Vicki: Well, most homeschooled kids have lots of social opportunities. One middle schooler at our weekly gym day at the Y answered that same question. He said, “Ma’am, if I were any more socialized, I’d need a secretary.”

The book of Proverbs tells us, “He who walks with the wise becomes wise.” And there are a lots of ways through daily life in general for our kids to learn to be wise adults and to practice interacting with others.

So we like to focus not so much on age as on common interests. Maybe sports, ballet, choir or orchestra, quiz team, Sunday school, scouting, clubs, the Y, 4H, co-op classes (of course, not all at one time). The homeschool group might offer book clubs, field trips, and game nights.

But not everything has to be educational. Maybe invite another family for dessert or a park date. Or take bananas to residents at a nursing home. Or take visiting missionaries to lunch.

You can simply piggyback on other activities. When the local choir puts on a community sing of Handel’s Messiah, invite some families to go, and then meet up for hot chocolate and fellowship.

Get involved in local service opportunities—we have suggestions on our site. Your kids will socialize, build skills, and learn compassion at the same time.

You don’t have to teach everything [4:49]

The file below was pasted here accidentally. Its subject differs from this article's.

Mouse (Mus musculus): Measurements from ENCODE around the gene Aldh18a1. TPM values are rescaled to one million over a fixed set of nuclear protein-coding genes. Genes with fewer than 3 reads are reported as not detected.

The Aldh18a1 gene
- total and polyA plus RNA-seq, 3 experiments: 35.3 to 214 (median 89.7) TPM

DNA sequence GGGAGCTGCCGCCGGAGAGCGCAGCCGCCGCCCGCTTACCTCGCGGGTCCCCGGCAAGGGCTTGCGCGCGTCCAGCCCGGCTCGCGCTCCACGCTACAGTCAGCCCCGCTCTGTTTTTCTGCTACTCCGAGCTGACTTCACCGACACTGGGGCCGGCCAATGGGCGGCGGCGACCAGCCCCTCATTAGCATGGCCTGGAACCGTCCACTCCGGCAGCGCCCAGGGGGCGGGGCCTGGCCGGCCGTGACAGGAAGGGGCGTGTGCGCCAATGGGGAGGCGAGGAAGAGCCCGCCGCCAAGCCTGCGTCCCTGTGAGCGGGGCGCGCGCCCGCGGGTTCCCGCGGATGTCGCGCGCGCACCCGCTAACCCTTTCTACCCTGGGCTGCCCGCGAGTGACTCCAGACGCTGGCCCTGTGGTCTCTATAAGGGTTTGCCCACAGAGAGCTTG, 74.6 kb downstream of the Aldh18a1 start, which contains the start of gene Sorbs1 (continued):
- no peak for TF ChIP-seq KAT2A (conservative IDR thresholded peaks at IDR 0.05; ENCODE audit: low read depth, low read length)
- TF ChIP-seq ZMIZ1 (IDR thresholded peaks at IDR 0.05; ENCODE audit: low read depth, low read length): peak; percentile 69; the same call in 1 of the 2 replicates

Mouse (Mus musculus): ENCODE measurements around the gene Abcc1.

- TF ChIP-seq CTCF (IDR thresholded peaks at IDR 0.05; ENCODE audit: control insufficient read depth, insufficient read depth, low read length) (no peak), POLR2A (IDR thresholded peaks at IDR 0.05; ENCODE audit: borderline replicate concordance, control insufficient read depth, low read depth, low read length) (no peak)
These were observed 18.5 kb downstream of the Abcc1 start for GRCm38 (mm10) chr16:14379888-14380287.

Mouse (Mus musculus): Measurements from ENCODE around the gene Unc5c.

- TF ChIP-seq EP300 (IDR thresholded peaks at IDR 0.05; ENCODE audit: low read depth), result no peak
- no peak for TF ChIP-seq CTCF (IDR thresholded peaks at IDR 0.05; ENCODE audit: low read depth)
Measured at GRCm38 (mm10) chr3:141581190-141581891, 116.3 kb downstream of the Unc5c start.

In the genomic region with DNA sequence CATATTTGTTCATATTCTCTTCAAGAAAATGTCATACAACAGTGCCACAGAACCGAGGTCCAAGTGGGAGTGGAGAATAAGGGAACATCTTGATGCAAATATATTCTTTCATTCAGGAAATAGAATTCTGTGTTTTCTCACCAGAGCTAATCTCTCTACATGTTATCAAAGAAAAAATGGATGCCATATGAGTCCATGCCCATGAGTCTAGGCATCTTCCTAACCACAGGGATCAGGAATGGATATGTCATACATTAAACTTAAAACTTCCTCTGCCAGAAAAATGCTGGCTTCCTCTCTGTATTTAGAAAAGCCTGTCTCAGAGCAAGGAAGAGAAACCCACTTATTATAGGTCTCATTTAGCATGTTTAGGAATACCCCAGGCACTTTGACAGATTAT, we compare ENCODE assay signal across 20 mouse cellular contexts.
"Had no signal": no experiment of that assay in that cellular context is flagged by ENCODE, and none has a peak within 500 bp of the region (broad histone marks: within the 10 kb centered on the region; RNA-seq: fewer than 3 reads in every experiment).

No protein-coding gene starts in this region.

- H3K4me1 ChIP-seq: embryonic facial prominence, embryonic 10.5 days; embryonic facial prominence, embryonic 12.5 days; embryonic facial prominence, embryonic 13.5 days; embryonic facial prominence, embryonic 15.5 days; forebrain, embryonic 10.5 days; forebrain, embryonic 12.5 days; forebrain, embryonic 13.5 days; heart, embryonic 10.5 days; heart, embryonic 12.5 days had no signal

Mike: Vicki, another question we get from a lot of parents is, “How can I give my kids an excellent education in subjects I don’t feel comfortable teaching?” So what advice do you have for them?

Vicki: As your kids get older, the subject matter will become more complicated—especially as they hit junior high. But remember that it’s not your job to teach your child everything there is to learn. It’s your job to teach him how to learn, to get him well grounded in the basic skills, to instill in him good character and encourage him in the way he is to go, and then provide lots of opportunities to stretch that knowledge. We want our kids to out-know us!

So yes, you’ll need to recognize your strengths and your limitations. And then bring in other resources if you need to. Maybe “living” books about a subject; possibly textbooks designed specifically for homeschoolers, that are written to the student or scripted for the parent; CDs or videos; supplemental classes—maybe co-op or online classes, or even community college; tutors, or trading with other parents who have complementary interests. Kind of, “I’ll do dissections with your kids if you’ll do Shakespeare with mine,” or “You evaluate my child’s writing and I’ll tutor calculus.” 

Then there’s hands-on experiences or internships. If your child is passionate about a subject, if it’s relevant to him, you don’t have to know a lot about it. You just need to point him in the right direction, and his passion will fan the flames of motivation and learning.